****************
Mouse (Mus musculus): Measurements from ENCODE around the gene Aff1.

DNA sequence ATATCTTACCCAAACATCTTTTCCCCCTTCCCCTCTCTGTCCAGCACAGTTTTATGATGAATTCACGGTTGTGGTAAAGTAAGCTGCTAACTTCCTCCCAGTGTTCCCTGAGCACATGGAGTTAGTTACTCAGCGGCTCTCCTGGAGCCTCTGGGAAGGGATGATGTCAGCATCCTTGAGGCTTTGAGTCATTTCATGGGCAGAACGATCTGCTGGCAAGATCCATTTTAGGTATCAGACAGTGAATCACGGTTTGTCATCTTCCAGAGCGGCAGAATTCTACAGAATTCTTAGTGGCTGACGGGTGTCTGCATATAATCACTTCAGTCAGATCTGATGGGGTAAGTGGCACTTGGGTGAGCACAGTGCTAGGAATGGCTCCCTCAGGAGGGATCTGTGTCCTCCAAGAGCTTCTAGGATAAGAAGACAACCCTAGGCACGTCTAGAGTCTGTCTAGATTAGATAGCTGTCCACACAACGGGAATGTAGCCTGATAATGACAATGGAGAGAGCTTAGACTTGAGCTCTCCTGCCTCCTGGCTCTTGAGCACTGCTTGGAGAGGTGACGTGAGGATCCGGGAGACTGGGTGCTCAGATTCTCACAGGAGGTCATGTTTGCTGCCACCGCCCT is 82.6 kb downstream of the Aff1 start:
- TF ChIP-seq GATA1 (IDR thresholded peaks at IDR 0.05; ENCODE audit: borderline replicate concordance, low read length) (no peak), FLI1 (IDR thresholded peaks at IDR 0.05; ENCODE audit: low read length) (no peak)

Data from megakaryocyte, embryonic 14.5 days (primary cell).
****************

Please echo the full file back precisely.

Mouse (Mus musculus): Measurements from ENCODE around the gene Aff1.

DNA sequence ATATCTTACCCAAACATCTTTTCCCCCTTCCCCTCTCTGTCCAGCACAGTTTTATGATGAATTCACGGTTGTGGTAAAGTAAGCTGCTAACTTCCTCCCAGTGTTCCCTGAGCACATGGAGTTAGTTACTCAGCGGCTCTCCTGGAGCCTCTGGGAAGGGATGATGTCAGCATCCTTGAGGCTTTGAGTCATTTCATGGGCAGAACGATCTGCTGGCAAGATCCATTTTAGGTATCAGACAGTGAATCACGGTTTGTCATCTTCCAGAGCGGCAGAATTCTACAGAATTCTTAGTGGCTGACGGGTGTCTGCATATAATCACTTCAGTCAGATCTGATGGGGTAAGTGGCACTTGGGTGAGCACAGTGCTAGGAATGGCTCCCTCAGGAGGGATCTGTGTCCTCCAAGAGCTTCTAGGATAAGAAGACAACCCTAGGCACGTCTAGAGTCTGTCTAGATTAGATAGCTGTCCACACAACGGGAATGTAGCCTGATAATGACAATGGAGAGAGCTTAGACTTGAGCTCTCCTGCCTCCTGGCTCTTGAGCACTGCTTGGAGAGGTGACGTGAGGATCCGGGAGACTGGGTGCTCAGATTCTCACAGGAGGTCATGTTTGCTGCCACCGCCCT is 82.6 kb downstream of the Aff1 start:
- TF ChIP-seq GATA1 (IDR thresholded peaks at IDR 0.05; ENCODE audit: borderline replicate concordance, low read length) (no peak), FLI1 (IDR thresholded peaks at IDR 0.05; ENCODE audit: low read length) (no peak)

Data from megakaryocyte, embryonic 14.5 days (primary cell).